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Obstacles to mediation

Couples undergoing divorce should consider mediation as a cost-effective and less contentious method to resolve differences. As opposed to litigation where a judge has the final say on the decree, couples play a role in reaching compromises and may reject terms.

However, all couples may not be candidates for mediation. Although spouses should keep an open mind about this procedure, there are obstacles to its success.

First, mediation requires a spouse to have a good-faith desire that their ex does well and considers their point-of-view. They must also empathize or at least respect each other's view of reality and needs even though they have different experiences. If they cannot set-aside feelings of blame or victimhood, mediation may be unsuccessful.

Any violence in the marriage disqualifies mediation. There can be no empathy for any spouse who engages in abuse.

Infidelity, especially if it was well-known, may make mediation difficult. An angry or humiliated spouse may not be a successful candidate for this process unless they are fully committed to seek a collaborative agreement in both parties' interests.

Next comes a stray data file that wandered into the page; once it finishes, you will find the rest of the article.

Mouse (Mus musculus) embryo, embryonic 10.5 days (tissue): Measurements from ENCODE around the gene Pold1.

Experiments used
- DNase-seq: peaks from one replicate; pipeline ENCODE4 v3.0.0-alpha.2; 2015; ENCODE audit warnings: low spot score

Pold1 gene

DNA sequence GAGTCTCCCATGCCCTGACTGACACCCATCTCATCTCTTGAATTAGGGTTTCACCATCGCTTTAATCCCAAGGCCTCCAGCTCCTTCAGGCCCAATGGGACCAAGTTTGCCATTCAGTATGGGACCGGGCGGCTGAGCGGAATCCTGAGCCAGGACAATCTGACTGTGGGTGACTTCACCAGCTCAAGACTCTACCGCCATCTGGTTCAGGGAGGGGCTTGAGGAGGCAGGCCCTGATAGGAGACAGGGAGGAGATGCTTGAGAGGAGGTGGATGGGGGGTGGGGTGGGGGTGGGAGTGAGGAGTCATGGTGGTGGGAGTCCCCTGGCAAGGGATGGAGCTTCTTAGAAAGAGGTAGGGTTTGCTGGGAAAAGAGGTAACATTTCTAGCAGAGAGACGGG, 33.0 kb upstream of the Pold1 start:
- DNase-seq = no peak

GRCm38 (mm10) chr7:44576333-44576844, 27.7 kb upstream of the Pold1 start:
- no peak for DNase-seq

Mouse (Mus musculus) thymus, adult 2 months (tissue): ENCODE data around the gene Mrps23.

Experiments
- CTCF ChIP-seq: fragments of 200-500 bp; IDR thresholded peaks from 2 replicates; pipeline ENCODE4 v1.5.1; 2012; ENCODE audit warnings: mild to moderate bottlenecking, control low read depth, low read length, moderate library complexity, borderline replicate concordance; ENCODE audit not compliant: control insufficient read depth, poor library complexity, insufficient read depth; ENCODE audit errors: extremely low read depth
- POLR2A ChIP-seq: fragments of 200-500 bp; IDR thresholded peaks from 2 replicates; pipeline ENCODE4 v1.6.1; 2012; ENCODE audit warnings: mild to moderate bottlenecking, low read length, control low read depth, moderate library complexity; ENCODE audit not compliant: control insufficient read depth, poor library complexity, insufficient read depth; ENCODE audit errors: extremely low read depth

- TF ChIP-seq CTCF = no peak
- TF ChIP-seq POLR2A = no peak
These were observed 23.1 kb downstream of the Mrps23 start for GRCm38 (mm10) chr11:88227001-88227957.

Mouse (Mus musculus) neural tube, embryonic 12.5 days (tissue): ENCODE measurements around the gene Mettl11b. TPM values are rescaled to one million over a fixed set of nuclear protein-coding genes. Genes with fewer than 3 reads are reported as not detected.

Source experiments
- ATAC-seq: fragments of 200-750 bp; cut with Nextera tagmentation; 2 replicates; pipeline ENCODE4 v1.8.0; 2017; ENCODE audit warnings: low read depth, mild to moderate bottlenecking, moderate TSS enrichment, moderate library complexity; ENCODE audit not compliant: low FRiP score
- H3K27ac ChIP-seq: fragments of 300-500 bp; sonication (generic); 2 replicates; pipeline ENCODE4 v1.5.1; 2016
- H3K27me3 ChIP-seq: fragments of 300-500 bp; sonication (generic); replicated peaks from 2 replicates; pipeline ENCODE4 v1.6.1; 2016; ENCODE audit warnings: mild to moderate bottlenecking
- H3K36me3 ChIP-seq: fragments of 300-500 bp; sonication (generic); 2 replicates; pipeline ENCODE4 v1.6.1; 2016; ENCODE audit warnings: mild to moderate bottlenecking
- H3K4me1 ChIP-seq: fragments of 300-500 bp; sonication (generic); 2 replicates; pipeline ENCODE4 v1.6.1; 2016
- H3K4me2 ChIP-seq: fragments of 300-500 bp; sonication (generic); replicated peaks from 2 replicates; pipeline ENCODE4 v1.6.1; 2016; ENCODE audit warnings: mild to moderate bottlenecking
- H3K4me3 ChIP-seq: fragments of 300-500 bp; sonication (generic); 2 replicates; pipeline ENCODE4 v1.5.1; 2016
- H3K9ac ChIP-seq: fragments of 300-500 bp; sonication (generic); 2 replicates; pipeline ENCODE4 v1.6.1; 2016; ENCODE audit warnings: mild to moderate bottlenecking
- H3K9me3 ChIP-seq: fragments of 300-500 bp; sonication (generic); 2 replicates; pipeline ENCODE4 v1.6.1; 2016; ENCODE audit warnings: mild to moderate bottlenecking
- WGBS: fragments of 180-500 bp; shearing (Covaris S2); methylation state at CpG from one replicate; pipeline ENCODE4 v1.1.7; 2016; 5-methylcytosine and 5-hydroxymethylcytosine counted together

The length of time can also be disqualifying. Because the mediator cannot order relief, a spouse may use it to stall on responsibilities such as paying support. Sometimes, parties should be prepared to delay their divorce to work out differences in mediation. Several sessions may be needed to work out all outstanding issues.

There may also be starts and stops in this process. For example, parents may faithfully comply with a co-parenting agreement. This may occur over time and help erase rancor that is blocking the resolution of other issues.

Couples cannot stop advocating for their best interest. This would occur, for example, when a spouse would forego child support in return for receiving sole custody even though this is against the children's best interest. An attorney can help assure that a spouse pursues reasonable options and that their rights are protected during this process.

Source: LifeHacker, "8 signs that you should skip mediation and head straight for the divorce lawyer," By Leigh Anderson, Aug. 11, 2017

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